A faculty member at the Portland Conservatory of Music, Chiharu Naruse began studying piano at age 4 and studied in Japan until 1996. In 1997, she was accepted to the Hans Eisler Hochschule fuer Musik in Berlin, where she performed recitals regularly. In 2002, she moved to the United States to study with Glazer. She has given several concerts at Bates and has played with the Portland String Quartet and the Augusta Symphony.
(Oct. 10) Duncan Cumming will premiere the preludes “Two Chords” and “Prestissimo” by Matthews. “They are part of a set of eight pieces composed two years ago, exploring different styles of music and ways of making pianists work extra hard,” the composer explains.
‘Prestissimo,’ for example, usually indicates that the music should be played about as fast as possible. Yet in this quick little piece, the performer finds the word ‘stringendo’ at a certain point, which means to speed up still more.”
Cumming will also perform music by Debussy, Chopin and Weber. A native of Maine, he graduated with highest honors from Bates College in 1993, where he studied with Glazer.
In 1994, on a full scholarship from the European Mozart Foundation, he participated in chamber music study and performance at the European Mozart Academy in Prague, Czech Republic. He received his master’s in 1996 from the New England Conservatory, and in 2003 earned his doctorate from Boston University.
Cumming was on the faculty at Phillips Academy in Andover, Mass., from 1994-2006. In 2002, he joined the faculty of the Boston University Tanglewood Institute, where he is assistant director of the Young Artists Piano Program. He joined the faculty of the University at Albany in fall 2006.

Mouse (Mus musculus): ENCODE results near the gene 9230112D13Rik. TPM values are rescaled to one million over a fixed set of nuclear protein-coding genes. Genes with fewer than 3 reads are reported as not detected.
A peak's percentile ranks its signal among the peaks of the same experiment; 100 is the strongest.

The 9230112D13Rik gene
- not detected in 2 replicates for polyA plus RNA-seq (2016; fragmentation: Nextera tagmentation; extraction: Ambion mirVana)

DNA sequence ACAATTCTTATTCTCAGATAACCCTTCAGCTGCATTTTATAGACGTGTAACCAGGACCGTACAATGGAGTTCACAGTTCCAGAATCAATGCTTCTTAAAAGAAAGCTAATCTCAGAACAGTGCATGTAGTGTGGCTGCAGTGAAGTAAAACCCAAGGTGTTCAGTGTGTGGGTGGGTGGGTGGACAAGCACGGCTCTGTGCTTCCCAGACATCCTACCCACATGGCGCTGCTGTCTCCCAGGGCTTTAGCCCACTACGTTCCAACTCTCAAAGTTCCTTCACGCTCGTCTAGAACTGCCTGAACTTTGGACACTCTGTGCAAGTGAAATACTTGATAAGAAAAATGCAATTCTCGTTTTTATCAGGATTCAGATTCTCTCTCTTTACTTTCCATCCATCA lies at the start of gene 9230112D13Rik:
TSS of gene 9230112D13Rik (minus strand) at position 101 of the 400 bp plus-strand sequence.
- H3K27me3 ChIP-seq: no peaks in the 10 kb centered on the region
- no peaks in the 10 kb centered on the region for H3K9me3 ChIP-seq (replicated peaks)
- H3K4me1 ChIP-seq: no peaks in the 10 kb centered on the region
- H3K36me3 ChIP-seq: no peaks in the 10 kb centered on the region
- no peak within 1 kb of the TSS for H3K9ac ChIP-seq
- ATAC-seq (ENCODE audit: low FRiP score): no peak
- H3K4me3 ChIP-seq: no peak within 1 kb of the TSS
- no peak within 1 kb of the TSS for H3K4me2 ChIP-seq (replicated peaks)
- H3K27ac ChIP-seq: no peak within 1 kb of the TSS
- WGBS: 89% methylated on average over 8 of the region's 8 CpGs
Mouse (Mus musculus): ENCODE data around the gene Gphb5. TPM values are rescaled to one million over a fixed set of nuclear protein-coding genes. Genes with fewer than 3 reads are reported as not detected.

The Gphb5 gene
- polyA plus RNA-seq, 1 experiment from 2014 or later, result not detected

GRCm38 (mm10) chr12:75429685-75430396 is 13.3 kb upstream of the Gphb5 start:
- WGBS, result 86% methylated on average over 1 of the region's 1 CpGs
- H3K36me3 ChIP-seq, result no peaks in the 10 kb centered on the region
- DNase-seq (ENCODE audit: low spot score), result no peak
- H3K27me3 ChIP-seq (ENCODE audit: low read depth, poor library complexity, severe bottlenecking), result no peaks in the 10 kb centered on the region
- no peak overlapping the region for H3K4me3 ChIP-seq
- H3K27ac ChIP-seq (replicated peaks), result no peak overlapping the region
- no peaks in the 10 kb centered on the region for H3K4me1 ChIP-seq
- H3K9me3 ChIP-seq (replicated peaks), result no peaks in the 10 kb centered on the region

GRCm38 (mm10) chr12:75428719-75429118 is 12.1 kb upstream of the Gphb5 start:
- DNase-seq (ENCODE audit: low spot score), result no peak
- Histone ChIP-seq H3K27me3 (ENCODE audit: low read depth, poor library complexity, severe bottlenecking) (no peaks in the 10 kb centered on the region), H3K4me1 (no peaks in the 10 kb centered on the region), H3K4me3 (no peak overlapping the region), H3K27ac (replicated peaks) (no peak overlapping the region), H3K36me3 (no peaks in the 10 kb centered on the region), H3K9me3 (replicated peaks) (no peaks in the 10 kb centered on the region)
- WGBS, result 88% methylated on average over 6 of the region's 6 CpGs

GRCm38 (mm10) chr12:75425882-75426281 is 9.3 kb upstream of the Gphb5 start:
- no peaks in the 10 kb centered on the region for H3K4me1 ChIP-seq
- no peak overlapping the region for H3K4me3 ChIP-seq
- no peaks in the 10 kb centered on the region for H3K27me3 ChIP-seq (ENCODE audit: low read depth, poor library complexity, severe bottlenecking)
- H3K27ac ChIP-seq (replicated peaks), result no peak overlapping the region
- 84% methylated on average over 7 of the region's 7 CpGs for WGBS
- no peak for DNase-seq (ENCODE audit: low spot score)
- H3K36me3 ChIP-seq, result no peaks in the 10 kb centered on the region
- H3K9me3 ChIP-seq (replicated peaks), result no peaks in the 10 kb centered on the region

Cumming frequently collaborates in double concerto, two-piano and four-hand repertoire with Glazer, and performs with his wife Hilary, violinist and head of applied music at Concord Academy in Concord, Mass.
Alice Swanson Esty Professor of Music at Bates, Matthews is a composer and conductor who studied at Oberlin, the University of Iowa, Yale and the Institute of Sonology in the Netherlands. A recipient of several national awards and commissions, he is particularly interested in electronic and computer-generated music, and in American music of all types. He teaches composition along with courses in jazz and popular music.
(Oct. 13–14) In the opening performance of the 2007–08 Bates College Concert Series, Barnatan will play sonatas by Haydn, Barber and Schubert. A Dallas Morning News reviewer wrote of Barnatan, “This young Israeli, only 27, has had some great teachers and won some important prizes — who hasn’t these days? But he really might be on the level of [iconic pianists] Artur Schnabel or Leon Fleisher.”
Despite his youth, Barnatan has built a flourishing reputation through orchestral, recital and chamber performances worldwide. He is praised for his poetic and passionate playing and his thoughtful programming. Recent seasons have brought him to Carnegie Hall, Lincoln Center’s Alice Tully Hall, Vienna’s Musikverein and the Arts Theatre in Shanghai.
His debut CD, a Schubert collection for Bridge Records, was released in June 2006 to great critical applause. Also in 2006, Barnatan devised a project of compositions from Schubert’s last year of life that he will present this season with the Amsterdam Concertgebouw and guest artists.
Born in Tel Aviv in 1979, Barnatan started piano at age 4 and made his orchestral debut at 11. He resides in New York City.